The show was chugging along nicely, and it was entertaining, but then about halfway through there was this huge turning point. It was a two-person scene. One’s fiance had just left him because he was a cheapskate, and he was confiding in the other, a friend of his. The scene got its laughs, but what was really amazing about it was that that wasn’t really the point – there was this tremendous level intimacy between these two characters, and the scene went on for about 8 or 10 minutes; far and away the longest scene in the entire show. After that, the rest of the show was uproariously hilarious.
I found it fascinating how this one scene, that wasn’t really all that funny in and of itself, set up another 10 or 15 minutes of hilarity, just by creating characters and relationships we care about.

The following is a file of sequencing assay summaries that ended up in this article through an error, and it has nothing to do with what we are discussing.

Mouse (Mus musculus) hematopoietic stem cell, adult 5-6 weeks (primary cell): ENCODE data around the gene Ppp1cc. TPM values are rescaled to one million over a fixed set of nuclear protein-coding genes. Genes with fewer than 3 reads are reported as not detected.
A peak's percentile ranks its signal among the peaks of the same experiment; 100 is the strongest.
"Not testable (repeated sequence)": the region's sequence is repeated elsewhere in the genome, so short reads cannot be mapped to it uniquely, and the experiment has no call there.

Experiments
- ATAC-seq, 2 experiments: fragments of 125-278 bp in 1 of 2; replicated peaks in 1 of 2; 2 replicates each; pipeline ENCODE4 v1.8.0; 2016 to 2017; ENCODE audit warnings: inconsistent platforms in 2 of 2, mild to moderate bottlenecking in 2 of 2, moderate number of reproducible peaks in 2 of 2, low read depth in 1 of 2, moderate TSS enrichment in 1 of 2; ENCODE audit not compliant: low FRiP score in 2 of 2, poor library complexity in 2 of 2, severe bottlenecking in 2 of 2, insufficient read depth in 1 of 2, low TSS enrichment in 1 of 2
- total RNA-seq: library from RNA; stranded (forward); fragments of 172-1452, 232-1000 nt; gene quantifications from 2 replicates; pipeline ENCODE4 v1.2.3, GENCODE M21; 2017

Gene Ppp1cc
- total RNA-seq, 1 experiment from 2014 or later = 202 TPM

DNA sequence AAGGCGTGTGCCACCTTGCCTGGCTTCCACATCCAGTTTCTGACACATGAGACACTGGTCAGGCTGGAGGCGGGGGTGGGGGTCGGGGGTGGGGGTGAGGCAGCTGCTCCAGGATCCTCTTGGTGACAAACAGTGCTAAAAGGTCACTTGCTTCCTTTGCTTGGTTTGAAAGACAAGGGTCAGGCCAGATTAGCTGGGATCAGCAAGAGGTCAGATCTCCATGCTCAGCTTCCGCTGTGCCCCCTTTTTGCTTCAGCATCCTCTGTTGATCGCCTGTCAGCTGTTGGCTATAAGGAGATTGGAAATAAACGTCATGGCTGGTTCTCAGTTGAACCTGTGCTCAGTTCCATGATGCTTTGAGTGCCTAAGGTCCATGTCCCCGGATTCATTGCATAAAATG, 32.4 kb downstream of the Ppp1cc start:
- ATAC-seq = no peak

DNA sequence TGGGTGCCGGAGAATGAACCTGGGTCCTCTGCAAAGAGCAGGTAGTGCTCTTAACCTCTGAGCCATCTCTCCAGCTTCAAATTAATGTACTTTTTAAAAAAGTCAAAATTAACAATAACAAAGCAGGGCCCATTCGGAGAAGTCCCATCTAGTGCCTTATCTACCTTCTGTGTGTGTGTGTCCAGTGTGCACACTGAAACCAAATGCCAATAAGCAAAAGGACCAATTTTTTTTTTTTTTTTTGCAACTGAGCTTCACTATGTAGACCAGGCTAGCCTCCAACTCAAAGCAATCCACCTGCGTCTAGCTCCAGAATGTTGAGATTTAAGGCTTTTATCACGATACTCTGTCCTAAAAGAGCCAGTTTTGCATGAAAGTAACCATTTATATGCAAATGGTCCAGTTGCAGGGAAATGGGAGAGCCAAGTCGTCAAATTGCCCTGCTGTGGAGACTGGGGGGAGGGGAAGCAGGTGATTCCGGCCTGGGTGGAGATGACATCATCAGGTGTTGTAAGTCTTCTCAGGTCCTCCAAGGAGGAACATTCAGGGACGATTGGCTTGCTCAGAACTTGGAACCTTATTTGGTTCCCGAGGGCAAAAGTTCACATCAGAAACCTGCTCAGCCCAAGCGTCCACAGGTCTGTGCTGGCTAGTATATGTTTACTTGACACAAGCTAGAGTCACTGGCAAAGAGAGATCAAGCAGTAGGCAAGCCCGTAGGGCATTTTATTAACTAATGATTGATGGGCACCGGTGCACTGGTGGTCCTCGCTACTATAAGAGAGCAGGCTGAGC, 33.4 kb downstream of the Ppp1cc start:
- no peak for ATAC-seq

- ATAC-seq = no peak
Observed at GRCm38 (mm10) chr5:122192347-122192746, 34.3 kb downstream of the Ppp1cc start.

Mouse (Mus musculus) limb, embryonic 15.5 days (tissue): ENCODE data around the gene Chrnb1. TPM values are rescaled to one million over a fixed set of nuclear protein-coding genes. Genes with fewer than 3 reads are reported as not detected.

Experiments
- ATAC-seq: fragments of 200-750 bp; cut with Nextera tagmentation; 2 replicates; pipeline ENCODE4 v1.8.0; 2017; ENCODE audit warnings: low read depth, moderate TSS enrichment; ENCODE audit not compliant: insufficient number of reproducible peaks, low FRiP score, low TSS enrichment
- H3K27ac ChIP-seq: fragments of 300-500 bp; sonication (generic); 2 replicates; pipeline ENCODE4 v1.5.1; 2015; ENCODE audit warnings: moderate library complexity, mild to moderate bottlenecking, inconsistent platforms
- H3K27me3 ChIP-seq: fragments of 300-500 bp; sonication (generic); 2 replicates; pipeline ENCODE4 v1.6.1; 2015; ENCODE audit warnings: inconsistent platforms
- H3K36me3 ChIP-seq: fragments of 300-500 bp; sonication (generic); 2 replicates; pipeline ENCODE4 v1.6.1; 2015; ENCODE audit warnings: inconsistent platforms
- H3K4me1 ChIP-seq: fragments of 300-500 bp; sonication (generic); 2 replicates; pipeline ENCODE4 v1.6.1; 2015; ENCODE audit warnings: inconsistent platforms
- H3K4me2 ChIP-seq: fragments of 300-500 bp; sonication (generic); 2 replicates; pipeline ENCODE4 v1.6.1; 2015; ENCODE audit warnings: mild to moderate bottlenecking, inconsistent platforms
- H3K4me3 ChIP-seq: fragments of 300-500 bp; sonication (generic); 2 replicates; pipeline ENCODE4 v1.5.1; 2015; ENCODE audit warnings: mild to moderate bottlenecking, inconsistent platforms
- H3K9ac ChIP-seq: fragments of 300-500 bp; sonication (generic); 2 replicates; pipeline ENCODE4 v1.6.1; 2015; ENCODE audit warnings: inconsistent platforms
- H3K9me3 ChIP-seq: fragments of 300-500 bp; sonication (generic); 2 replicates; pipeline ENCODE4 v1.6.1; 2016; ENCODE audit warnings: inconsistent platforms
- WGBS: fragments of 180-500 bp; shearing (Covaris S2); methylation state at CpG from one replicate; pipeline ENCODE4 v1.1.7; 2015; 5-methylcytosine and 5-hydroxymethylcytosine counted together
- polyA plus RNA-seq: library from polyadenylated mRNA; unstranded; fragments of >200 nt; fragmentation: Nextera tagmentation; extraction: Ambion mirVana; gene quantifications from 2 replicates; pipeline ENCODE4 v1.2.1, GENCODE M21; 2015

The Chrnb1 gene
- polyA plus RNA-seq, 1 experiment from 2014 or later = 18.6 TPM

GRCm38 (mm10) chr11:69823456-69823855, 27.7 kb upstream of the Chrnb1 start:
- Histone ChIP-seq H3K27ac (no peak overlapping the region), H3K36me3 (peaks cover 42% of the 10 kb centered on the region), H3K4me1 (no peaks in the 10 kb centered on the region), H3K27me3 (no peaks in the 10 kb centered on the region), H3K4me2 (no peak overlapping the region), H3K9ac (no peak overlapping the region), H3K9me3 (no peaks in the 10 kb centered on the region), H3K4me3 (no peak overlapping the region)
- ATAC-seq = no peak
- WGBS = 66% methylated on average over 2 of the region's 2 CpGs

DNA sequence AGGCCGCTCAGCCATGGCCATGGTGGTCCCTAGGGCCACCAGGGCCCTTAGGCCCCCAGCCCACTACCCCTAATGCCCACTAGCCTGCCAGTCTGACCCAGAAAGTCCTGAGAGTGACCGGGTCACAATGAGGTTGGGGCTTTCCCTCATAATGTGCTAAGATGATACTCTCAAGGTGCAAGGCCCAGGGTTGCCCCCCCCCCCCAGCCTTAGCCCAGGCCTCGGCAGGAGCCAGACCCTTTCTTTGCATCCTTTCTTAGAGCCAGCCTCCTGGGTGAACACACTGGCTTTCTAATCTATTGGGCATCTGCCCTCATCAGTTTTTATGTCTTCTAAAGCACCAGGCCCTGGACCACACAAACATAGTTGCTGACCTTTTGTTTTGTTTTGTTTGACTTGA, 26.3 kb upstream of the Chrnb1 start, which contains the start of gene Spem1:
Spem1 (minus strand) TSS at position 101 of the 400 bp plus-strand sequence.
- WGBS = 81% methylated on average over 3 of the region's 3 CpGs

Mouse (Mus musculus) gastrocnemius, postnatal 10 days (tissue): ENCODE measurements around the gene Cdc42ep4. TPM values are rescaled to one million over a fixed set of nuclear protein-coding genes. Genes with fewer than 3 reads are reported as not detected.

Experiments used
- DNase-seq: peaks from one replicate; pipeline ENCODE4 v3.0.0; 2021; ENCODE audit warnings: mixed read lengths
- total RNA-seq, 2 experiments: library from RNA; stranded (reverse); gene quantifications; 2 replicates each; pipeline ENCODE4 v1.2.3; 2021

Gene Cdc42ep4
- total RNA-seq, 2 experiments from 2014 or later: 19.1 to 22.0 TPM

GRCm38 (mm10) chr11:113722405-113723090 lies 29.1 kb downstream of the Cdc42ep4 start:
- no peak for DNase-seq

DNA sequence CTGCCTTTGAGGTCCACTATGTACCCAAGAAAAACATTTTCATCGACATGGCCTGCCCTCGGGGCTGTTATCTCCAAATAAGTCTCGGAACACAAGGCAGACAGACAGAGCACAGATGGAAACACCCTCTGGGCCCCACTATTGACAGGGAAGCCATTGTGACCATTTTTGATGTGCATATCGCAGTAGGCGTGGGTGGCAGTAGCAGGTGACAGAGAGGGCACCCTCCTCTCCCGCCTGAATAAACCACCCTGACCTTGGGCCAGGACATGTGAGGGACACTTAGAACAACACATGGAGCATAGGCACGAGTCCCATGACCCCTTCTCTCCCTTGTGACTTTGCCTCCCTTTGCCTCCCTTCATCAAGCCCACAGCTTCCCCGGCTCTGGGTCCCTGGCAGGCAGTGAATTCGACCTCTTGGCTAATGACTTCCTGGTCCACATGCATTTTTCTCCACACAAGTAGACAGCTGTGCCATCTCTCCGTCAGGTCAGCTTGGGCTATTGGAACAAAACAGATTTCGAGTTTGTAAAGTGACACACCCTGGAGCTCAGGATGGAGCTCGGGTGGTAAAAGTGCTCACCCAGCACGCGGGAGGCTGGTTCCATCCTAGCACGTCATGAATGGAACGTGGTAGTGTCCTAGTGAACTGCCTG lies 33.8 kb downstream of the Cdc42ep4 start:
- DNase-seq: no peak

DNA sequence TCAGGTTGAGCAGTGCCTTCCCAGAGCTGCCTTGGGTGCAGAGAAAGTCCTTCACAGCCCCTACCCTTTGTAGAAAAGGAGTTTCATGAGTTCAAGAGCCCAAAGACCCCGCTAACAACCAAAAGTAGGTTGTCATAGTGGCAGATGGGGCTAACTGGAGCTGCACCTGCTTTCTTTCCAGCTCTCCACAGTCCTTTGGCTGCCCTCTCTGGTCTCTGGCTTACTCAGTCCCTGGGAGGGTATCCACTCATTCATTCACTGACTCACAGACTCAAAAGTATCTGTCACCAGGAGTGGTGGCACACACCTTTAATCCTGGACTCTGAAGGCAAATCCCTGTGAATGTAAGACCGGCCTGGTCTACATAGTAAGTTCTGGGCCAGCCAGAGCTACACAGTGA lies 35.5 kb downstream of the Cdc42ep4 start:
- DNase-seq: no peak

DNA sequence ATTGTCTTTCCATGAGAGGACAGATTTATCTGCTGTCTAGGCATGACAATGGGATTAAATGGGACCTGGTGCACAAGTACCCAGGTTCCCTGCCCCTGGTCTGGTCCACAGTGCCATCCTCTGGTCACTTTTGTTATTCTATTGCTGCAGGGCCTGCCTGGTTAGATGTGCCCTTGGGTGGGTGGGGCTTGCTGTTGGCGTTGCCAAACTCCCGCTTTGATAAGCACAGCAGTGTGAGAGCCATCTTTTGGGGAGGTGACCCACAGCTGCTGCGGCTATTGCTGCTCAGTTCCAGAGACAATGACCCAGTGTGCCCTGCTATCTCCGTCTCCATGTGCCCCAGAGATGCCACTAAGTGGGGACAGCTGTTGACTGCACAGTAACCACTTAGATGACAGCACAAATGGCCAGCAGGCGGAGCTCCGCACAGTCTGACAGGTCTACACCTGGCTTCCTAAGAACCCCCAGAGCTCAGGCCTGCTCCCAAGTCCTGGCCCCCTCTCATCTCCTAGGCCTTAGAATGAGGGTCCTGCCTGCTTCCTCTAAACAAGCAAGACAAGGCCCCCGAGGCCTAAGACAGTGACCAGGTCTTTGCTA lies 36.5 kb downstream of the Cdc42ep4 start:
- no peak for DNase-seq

Applying this to movies, there’s this sense that comedies are all about jokes; but if we look at the truly great comedies – The General, Some Like It Hot, Back to the Future, Tootsie, Mrs. Doubtfire, and even spoofs like Airplane! or Spaceballs – what makes them great is not just the jokes but having characters and relationships we really care about. Even in Airplane!, we want Ted and Elaine to get together at the end.
There are some, I think, that violate this rule: Monty Python springs immediately to mind. But I think that’s off in it’s own realm, having achieved cult status for its immense quotability. South Park, I think, falls somewhere in between; the kind of movie that gets better every time when you can quote along to it.
But I’ll be looking, from now on, for the relationship-development scene early in every comedy.